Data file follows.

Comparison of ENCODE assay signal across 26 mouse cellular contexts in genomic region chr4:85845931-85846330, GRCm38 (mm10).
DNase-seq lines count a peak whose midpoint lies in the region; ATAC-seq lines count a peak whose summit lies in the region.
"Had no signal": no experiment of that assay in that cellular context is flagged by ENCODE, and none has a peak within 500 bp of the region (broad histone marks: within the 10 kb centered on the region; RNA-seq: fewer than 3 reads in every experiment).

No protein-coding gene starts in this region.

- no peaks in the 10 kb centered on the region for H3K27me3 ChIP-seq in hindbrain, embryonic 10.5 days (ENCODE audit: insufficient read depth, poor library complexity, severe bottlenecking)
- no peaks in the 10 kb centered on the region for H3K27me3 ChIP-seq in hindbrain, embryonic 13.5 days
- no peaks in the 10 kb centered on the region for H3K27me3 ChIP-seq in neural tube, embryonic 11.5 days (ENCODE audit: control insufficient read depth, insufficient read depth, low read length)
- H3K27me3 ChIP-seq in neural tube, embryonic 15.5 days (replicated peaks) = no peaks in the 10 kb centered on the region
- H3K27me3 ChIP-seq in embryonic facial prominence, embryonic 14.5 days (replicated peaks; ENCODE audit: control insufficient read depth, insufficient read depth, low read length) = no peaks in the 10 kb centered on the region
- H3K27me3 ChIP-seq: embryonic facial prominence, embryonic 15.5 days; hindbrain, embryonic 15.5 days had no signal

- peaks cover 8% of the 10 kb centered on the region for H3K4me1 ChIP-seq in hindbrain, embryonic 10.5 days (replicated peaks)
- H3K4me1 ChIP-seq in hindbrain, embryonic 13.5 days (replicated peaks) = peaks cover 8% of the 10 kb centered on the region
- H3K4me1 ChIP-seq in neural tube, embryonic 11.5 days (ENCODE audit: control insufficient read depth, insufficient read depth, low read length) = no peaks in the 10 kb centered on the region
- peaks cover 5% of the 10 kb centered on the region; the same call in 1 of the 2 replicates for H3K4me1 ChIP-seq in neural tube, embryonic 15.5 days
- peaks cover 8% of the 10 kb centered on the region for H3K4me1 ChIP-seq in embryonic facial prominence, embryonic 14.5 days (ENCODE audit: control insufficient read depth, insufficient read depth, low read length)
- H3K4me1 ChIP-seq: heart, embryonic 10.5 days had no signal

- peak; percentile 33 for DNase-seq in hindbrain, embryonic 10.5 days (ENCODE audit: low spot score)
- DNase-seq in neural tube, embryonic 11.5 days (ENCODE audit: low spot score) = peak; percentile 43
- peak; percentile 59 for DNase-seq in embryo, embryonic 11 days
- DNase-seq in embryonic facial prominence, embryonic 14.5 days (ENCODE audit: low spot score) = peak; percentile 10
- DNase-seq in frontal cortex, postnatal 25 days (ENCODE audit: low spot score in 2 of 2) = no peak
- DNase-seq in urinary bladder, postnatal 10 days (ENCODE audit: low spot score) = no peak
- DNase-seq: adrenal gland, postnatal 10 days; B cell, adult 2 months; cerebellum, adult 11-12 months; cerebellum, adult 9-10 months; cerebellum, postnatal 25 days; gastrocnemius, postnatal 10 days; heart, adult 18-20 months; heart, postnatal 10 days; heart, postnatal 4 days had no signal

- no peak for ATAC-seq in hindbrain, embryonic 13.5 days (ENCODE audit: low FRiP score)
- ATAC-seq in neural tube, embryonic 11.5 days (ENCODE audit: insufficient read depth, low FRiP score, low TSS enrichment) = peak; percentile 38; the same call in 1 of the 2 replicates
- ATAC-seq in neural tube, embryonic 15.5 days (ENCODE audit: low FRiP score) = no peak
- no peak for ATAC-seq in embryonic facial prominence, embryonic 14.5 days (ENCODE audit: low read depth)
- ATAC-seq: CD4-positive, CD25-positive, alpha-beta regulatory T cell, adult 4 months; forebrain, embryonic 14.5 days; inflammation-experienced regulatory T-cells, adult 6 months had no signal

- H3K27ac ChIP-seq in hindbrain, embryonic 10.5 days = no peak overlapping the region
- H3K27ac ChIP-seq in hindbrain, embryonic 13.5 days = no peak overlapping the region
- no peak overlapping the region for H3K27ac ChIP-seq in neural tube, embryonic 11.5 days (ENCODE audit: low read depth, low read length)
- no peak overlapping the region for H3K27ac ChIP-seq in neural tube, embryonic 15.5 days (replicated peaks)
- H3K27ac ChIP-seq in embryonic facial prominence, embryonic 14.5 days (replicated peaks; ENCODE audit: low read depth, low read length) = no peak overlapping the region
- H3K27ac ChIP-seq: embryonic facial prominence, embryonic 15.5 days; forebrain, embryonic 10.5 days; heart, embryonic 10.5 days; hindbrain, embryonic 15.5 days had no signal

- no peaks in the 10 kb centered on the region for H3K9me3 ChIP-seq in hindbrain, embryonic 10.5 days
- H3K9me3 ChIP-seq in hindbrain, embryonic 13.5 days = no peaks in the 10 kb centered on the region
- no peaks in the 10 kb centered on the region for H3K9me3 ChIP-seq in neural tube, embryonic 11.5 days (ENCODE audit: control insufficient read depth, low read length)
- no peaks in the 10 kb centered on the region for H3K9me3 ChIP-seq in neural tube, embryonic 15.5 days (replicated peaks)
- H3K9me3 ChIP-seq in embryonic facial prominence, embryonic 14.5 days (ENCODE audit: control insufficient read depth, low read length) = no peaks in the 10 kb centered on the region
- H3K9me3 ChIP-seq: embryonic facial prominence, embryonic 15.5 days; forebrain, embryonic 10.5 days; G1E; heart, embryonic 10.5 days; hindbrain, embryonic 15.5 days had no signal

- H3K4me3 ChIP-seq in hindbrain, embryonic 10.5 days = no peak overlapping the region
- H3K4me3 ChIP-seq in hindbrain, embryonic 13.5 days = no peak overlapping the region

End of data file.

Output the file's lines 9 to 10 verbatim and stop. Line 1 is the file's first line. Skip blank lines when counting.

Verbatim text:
- H3K27me3 ChIP-seq in embryonic facial prominence, embryonic 14.5 days (replicated peaks; ENCODE audit: control insufficient read depth, insufficient read depth, low read length) = no peaks in the 10 kb centered on the region
- H3K27me3 ChIP-seq: embryonic facial prominence, embryonic 15.5 days; hindbrain, embryonic 15.5 days had no signal